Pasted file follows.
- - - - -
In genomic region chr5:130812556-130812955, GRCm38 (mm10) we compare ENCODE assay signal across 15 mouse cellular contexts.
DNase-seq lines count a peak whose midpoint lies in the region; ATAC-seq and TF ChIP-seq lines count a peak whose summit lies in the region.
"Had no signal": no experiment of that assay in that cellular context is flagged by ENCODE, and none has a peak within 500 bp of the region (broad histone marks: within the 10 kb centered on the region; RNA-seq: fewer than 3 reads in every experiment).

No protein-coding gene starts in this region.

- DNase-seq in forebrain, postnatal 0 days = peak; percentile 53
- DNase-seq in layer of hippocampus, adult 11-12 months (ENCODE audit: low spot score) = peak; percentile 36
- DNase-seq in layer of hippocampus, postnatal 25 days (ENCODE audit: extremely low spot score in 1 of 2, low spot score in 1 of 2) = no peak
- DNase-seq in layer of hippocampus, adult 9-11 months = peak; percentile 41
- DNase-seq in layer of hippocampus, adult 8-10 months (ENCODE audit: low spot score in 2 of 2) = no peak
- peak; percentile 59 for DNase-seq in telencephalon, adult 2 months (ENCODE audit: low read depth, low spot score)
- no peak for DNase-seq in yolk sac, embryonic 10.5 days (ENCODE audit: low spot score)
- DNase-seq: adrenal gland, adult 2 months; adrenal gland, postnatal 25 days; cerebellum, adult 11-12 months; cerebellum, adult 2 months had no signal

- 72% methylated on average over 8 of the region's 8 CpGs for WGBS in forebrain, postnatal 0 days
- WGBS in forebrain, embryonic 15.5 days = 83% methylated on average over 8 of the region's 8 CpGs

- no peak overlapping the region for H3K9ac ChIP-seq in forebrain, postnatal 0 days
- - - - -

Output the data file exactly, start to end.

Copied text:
In genomic region chr5:130812556-130812955, GRCm38 (mm10) we compare ENCODE assay signal across 15 mouse cellular contexts.
DNase-seq lines count a peak whose midpoint lies in the region; ATAC-seq and TF ChIP-seq lines count a peak whose summit lies in the region.
"Had no signal": no experiment of that assay in that cellular context is flagged by ENCODE, and none has a peak within 500 bp of the region (broad histone marks: within the 10 kb centered on the region; RNA-seq: fewer than 3 reads in every experiment).

No protein-coding gene starts in this region.

- DNase-seq in forebrain, postnatal 0 days = peak; percentile 53
- DNase-seq in layer of hippocampus, adult 11-12 months (ENCODE audit: low spot score) = peak; percentile 36
- DNase-seq in layer of hippocampus, postnatal 25 days (ENCODE audit: extremely low spot score in 1 of 2, low spot score in 1 of 2) = no peak
- DNase-seq in layer of hippocampus, adult 9-11 months = peak; percentile 41
- DNase-seq in layer of hippocampus, adult 8-10 months (ENCODE audit: low spot score in 2 of 2) = no peak
- peak; percentile 59 for DNase-seq in telencephalon, adult 2 months (ENCODE audit: low read depth, low spot score)
- no peak for DNase-seq in yolk sac, embryonic 10.5 days (ENCODE audit: low spot score)
- DNase-seq: adrenal gland, adult 2 months; adrenal gland, postnatal 25 days; cerebellum, adult 11-12 months; cerebellum, adult 2 months had no signal

- 72% methylated on average over 8 of the region's 8 CpGs for WGBS in forebrain, postnatal 0 days
- WGBS in forebrain, embryonic 15.5 days = 83% methylated on average over 8 of the region's 8 CpGs

- no peak overlapping the region for H3K9ac ChIP-seq in forebrain, postnatal 0 days